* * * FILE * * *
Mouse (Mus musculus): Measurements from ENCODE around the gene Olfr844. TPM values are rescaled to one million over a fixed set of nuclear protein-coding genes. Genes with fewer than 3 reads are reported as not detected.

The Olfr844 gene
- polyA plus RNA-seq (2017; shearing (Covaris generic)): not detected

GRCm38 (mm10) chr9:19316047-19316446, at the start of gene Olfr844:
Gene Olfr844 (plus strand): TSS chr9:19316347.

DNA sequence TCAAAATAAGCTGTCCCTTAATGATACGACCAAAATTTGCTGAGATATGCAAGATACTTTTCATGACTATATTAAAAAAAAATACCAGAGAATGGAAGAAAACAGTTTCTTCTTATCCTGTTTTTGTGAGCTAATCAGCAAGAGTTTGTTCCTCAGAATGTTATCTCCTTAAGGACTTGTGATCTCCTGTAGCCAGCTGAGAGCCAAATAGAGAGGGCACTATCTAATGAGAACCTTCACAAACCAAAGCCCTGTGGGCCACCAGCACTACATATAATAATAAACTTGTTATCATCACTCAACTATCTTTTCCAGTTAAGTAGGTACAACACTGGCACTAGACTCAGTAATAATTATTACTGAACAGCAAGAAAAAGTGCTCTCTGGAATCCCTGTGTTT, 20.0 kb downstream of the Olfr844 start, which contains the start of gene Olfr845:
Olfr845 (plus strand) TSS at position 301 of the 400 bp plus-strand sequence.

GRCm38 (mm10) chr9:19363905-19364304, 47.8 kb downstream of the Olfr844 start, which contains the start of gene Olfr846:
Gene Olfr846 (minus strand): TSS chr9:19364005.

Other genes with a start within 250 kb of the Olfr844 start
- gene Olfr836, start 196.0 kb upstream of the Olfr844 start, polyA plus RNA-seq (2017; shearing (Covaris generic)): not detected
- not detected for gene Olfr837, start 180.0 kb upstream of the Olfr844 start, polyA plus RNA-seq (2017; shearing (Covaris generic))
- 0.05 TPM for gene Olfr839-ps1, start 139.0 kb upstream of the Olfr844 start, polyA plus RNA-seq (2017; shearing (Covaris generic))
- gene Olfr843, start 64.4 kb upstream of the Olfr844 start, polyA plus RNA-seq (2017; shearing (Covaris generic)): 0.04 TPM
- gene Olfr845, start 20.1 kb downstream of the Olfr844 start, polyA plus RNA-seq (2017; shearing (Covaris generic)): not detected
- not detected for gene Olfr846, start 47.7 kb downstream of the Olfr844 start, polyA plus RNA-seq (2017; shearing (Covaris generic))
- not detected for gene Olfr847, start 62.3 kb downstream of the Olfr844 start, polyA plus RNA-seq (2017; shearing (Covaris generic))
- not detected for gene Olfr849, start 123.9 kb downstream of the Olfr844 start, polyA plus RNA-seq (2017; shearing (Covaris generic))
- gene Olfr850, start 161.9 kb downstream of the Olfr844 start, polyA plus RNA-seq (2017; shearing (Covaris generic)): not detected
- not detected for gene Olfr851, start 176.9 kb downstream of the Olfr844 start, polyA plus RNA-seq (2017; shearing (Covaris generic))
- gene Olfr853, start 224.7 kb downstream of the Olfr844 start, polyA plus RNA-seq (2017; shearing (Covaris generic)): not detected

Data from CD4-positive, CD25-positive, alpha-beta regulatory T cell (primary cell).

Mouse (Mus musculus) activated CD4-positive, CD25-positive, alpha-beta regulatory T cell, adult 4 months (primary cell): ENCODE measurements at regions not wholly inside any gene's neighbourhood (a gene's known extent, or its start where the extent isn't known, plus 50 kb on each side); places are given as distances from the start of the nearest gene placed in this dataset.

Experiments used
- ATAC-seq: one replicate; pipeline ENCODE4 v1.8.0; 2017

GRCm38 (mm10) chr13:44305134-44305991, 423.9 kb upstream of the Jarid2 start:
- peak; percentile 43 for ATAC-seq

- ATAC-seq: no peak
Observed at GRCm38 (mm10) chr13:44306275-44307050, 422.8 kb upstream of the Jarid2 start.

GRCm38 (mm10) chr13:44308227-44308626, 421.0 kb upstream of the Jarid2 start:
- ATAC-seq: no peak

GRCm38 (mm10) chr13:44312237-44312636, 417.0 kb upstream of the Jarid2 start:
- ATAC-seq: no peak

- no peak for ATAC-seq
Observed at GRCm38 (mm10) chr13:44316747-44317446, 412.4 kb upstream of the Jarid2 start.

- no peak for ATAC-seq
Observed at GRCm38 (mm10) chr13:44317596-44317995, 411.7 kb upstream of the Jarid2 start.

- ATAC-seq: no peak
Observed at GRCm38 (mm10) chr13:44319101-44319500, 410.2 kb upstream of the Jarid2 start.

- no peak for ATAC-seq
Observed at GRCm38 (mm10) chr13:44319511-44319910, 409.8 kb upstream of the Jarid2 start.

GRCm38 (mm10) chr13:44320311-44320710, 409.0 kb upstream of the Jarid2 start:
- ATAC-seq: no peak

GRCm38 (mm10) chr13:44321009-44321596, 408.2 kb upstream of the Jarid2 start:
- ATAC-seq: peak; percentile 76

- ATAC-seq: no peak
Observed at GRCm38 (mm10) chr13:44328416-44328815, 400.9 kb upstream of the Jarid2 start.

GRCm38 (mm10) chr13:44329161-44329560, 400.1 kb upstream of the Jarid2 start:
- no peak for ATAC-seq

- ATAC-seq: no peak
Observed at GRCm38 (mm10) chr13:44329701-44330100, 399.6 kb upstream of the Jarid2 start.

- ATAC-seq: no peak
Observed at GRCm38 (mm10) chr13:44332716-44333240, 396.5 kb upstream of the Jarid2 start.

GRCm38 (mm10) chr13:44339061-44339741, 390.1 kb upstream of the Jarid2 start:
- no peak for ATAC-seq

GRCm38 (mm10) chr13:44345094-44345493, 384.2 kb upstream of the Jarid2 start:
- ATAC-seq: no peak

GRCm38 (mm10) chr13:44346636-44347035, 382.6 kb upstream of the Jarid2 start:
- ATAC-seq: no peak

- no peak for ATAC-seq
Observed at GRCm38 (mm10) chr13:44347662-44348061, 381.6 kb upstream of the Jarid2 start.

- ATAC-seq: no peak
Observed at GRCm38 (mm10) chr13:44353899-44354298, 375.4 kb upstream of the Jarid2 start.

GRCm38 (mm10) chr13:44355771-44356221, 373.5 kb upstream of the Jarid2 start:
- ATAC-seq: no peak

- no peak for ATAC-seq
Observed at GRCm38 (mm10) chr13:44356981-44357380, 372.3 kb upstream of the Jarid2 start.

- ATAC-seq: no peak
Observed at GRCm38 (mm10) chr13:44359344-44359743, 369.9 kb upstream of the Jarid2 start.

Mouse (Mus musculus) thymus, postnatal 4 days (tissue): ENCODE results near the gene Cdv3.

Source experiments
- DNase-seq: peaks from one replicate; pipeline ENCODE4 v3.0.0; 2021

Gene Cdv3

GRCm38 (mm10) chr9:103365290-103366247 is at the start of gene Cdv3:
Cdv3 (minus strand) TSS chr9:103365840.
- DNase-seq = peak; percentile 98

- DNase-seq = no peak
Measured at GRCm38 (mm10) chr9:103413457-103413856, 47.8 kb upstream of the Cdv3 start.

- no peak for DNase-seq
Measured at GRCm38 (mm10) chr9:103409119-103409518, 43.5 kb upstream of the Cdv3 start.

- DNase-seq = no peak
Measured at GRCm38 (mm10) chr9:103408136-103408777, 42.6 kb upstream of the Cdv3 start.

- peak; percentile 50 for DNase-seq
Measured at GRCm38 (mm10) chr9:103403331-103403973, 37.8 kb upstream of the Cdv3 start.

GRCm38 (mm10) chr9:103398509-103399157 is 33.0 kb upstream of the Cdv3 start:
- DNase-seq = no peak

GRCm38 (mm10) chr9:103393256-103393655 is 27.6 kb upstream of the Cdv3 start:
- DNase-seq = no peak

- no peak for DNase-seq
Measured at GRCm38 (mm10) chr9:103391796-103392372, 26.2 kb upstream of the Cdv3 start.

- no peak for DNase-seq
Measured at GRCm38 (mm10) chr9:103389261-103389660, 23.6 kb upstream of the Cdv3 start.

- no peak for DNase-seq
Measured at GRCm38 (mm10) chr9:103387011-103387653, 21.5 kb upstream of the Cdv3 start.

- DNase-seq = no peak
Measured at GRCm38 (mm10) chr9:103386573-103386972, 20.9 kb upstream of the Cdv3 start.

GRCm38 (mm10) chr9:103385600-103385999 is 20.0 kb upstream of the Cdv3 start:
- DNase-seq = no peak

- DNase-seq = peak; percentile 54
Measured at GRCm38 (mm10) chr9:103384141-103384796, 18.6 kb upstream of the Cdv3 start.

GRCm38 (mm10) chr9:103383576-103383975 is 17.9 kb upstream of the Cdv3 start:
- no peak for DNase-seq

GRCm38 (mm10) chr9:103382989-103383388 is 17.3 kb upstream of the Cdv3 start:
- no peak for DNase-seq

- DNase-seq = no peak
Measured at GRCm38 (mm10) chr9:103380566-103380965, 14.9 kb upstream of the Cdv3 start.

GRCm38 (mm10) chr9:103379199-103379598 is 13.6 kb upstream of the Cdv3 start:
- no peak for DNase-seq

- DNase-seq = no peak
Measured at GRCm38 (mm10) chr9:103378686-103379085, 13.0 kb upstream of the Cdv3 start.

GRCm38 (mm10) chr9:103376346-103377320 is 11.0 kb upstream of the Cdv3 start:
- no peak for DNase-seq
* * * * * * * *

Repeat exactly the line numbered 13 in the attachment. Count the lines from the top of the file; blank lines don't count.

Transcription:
- 0.05 TPM for gene Olfr839-ps1, start 139.0 kb upstream of the Olfr844 start, polyA plus RNA-seq (2017; shearing (Covaris generic))